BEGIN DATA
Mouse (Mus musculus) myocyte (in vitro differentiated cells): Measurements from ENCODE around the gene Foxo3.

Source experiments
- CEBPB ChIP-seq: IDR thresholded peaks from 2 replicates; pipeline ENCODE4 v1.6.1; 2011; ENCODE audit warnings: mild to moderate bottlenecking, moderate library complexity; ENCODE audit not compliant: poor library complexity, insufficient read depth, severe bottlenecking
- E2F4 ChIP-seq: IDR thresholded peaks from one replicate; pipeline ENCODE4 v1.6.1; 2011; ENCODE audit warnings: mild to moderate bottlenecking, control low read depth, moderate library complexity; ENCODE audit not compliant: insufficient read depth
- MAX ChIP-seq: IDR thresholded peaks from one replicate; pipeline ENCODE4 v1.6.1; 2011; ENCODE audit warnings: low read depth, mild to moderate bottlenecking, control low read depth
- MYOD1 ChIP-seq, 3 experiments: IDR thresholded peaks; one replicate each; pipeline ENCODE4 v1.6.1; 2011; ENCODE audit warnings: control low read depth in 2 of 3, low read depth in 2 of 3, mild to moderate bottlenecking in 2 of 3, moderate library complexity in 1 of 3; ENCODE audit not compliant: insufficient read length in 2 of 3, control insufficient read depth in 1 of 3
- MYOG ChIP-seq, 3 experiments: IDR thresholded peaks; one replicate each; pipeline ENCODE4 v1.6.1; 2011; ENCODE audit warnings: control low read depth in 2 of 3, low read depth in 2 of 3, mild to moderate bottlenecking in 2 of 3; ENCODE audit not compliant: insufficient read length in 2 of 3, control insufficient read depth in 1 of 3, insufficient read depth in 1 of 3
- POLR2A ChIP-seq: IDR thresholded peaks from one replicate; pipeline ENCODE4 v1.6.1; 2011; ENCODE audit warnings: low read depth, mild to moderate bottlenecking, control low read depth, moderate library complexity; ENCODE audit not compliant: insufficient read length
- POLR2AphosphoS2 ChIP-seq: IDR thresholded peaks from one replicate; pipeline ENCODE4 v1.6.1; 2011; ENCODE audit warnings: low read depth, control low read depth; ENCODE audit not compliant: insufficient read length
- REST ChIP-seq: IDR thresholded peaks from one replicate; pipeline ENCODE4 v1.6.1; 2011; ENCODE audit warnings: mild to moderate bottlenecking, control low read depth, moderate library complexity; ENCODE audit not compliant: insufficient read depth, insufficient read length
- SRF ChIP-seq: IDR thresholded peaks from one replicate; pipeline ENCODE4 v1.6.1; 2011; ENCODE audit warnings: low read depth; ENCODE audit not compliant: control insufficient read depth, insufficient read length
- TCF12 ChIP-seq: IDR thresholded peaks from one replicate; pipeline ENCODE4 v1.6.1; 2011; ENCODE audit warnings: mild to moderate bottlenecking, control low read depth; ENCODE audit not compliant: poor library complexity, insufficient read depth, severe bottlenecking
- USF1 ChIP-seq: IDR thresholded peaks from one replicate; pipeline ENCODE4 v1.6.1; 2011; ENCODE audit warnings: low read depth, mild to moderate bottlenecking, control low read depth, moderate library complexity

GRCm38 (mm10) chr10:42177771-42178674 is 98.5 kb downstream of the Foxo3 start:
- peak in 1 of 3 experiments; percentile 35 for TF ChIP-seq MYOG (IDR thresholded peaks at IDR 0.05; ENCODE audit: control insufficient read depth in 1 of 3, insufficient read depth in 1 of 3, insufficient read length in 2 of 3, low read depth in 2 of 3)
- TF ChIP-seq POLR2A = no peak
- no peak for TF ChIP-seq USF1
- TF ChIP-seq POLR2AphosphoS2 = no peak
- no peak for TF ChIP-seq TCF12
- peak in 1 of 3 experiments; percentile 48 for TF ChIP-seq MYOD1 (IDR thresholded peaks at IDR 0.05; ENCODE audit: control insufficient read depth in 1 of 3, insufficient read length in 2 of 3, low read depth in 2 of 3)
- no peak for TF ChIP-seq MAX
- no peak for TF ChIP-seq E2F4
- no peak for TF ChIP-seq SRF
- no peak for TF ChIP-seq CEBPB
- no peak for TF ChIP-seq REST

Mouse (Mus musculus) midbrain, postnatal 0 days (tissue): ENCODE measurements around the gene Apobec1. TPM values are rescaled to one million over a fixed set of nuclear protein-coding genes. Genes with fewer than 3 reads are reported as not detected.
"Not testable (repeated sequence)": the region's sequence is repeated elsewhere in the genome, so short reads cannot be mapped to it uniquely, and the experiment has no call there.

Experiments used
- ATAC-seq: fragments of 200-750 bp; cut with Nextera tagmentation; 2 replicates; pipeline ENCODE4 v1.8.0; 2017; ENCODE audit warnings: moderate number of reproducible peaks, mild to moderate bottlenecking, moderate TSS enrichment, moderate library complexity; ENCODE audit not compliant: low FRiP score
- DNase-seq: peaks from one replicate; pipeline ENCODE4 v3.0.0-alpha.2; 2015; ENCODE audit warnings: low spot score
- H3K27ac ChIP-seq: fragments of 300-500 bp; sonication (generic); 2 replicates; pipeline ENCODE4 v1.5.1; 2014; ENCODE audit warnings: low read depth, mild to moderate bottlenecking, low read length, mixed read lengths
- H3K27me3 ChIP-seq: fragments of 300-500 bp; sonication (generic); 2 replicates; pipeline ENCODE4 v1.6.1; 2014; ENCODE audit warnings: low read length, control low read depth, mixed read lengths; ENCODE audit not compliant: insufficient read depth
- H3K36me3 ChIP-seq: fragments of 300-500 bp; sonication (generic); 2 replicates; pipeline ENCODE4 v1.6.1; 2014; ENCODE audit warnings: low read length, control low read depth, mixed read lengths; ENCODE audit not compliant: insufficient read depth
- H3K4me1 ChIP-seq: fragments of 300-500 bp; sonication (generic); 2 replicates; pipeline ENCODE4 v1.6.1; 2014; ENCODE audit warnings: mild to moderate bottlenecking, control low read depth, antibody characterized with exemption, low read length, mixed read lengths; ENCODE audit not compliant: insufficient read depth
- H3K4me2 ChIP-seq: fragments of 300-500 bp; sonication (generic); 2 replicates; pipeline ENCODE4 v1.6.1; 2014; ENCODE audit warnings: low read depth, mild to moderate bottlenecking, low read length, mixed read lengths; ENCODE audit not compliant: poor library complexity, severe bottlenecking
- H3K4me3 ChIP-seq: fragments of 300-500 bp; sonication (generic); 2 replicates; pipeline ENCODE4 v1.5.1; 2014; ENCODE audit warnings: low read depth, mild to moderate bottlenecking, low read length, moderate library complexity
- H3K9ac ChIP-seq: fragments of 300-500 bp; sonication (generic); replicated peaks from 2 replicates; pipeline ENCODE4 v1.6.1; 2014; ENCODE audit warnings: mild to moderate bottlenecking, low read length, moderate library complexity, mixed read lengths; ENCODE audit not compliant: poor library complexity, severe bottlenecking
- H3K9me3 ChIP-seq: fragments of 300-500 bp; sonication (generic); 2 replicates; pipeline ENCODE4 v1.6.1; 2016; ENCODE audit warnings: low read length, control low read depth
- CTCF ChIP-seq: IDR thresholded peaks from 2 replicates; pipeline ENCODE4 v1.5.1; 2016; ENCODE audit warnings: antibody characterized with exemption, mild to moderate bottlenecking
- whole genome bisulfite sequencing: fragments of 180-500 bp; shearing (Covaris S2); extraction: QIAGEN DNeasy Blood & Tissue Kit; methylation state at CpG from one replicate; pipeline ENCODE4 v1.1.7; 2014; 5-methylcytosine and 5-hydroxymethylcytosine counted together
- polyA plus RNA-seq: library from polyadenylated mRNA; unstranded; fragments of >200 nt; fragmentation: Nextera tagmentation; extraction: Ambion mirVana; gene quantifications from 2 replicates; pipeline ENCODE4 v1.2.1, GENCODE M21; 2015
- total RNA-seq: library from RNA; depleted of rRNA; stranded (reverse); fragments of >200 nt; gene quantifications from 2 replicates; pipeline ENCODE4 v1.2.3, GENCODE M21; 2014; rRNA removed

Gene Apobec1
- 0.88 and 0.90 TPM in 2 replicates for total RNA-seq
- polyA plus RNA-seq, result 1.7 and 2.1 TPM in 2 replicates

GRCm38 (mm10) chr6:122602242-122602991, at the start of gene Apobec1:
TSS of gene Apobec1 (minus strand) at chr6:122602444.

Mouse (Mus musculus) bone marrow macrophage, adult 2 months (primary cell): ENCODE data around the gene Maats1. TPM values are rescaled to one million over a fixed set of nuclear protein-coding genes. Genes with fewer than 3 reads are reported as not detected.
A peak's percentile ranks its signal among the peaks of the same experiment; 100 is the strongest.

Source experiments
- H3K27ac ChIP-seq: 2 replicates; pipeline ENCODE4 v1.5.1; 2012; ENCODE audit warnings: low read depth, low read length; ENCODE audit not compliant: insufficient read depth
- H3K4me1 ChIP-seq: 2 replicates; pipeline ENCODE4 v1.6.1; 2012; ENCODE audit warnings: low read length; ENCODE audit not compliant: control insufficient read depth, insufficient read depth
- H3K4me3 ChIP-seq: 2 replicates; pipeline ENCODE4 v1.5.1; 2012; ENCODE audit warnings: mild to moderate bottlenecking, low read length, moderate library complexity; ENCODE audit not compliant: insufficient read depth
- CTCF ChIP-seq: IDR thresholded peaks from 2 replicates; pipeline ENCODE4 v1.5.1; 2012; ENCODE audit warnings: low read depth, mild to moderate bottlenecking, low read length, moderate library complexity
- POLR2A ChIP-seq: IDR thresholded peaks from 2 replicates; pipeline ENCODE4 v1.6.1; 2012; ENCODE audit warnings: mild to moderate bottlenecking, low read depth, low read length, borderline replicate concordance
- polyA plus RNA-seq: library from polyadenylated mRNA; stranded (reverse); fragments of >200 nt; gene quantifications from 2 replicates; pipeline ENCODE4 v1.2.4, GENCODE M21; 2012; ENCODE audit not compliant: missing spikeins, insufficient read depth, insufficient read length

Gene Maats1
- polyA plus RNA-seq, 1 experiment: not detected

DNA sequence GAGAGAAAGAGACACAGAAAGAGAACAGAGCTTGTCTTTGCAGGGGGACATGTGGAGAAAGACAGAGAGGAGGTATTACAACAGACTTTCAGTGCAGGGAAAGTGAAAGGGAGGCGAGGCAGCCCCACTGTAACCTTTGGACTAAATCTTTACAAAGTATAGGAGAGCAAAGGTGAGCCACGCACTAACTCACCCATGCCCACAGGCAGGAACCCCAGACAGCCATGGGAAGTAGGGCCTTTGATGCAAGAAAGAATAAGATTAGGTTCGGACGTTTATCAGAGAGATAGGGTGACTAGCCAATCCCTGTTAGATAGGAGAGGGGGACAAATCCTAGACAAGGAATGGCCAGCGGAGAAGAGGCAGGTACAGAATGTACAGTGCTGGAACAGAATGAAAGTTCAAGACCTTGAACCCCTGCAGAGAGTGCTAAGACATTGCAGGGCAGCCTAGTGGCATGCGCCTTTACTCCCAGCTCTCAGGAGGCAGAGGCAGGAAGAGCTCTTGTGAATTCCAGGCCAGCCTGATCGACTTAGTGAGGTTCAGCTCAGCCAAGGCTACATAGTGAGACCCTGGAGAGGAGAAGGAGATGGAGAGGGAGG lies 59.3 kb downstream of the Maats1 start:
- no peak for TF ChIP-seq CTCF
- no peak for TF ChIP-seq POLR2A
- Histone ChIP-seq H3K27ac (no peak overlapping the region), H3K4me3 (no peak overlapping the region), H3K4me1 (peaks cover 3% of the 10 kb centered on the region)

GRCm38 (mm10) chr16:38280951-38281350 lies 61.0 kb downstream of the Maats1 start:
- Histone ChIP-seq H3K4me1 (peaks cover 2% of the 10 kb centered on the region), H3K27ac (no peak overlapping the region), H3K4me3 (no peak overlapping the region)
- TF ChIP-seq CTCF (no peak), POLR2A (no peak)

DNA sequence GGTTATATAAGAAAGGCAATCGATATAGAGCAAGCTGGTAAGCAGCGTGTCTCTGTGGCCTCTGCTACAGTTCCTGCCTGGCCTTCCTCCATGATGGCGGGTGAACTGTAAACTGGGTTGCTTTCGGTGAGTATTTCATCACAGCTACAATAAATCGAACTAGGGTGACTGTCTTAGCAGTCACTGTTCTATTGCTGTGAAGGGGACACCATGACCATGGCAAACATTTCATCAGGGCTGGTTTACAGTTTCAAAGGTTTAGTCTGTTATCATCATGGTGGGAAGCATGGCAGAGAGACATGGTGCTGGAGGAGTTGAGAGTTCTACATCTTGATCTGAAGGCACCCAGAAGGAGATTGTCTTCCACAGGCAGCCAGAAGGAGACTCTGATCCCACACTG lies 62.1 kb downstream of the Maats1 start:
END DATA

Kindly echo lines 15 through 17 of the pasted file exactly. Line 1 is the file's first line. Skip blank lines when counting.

- peak in 1 of 3 experiments; percentile 35 for TF ChIP-seq MYOG (IDR thresholded peaks at IDR 0.05; ENCODE audit: control insufficient read depth in 1 of 3, insufficient read depth in 1 of 3, insufficient read length in 2 of 3, low read depth in 2 of 3)
- TF ChIP-seq POLR2A = no peak
- no peak for TF ChIP-seq USF1